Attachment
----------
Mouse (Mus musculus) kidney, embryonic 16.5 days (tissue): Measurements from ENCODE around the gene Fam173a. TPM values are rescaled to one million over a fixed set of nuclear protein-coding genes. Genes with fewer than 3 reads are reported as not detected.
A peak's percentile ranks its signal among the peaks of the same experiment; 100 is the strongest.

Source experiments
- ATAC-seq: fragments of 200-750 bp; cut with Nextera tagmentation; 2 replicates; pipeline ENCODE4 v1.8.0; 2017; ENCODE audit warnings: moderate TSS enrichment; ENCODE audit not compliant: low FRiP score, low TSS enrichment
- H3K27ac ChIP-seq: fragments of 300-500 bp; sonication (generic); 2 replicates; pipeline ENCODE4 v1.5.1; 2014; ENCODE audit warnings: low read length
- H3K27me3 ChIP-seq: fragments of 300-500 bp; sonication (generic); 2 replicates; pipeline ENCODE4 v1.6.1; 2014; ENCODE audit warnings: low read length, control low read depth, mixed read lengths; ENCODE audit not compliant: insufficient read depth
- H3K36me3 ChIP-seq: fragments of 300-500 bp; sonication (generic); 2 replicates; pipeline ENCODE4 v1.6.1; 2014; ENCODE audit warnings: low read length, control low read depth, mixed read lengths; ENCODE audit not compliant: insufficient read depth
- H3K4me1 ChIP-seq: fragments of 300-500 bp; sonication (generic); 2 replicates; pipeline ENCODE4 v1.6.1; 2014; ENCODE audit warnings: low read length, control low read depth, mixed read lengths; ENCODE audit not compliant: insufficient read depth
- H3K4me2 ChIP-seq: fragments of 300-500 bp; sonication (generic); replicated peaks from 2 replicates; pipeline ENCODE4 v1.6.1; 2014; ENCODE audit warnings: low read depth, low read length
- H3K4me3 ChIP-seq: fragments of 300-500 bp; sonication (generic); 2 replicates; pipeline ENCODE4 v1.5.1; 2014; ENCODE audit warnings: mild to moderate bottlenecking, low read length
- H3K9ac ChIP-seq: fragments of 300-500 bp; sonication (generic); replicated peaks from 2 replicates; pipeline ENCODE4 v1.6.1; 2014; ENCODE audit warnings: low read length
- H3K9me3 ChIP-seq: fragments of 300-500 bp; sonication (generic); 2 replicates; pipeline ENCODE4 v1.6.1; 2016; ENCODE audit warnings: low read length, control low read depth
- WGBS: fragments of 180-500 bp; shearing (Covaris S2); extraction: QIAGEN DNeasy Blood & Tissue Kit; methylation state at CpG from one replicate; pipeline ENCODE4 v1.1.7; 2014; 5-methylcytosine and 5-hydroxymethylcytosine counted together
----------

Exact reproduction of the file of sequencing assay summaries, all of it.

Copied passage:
Mouse (Mus musculus) kidney, embryonic 16.5 days (tissue): Measurements from ENCODE around the gene Fam173a. TPM values are rescaled to one million over a fixed set of nuclear protein-coding genes. Genes with fewer than 3 reads are reported as not detected.
A peak's percentile ranks its signal among the peaks of the same experiment; 100 is the strongest.

Source experiments
- ATAC-seq: fragments of 200-750 bp; cut with Nextera tagmentation; 2 replicates; pipeline ENCODE4 v1.8.0; 2017; ENCODE audit warnings: moderate TSS enrichment; ENCODE audit not compliant: low FRiP score, low TSS enrichment
- H3K27ac ChIP-seq: fragments of 300-500 bp; sonication (generic); 2 replicates; pipeline ENCODE4 v1.5.1; 2014; ENCODE audit warnings: low read length
- H3K27me3 ChIP-seq: fragments of 300-500 bp; sonication (generic); 2 replicates; pipeline ENCODE4 v1.6.1; 2014; ENCODE audit warnings: low read length, control low read depth, mixed read lengths; ENCODE audit not compliant: insufficient read depth
- H3K36me3 ChIP-seq: fragments of 300-500 bp; sonication (generic); 2 replicates; pipeline ENCODE4 v1.6.1; 2014; ENCODE audit warnings: low read length, control low read depth, mixed read lengths; ENCODE audit not compliant: insufficient read depth
- H3K4me1 ChIP-seq: fragments of 300-500 bp; sonication (generic); 2 replicates; pipeline ENCODE4 v1.6.1; 2014; ENCODE audit warnings: low read length, control low read depth, mixed read lengths; ENCODE audit not compliant: insufficient read depth
- H3K4me2 ChIP-seq: fragments of 300-500 bp; sonication (generic); replicated peaks from 2 replicates; pipeline ENCODE4 v1.6.1; 2014; ENCODE audit warnings: low read depth, low read length
- H3K4me3 ChIP-seq: fragments of 300-500 bp; sonication (generic); 2 replicates; pipeline ENCODE4 v1.5.1; 2014; ENCODE audit warnings: mild to moderate bottlenecking, low read length
- H3K9ac ChIP-seq: fragments of 300-500 bp; sonication (generic); replicated peaks from 2 replicates; pipeline ENCODE4 v1.6.1; 2014; ENCODE audit warnings: low read length
- H3K9me3 ChIP-seq: fragments of 300-500 bp; sonication (generic); 2 replicates; pipeline ENCODE4 v1.6.1; 2016; ENCODE audit warnings: low read length, control low read depth
- WGBS: fragments of 180-500 bp; shearing (Covaris S2); extraction: QIAGEN DNeasy Blood & Tissue Kit; methylation state at CpG from one replicate; pipeline ENCODE4 v1.1.7; 2014; 5-methylcytosine and 5-hydroxymethylcytosine counted together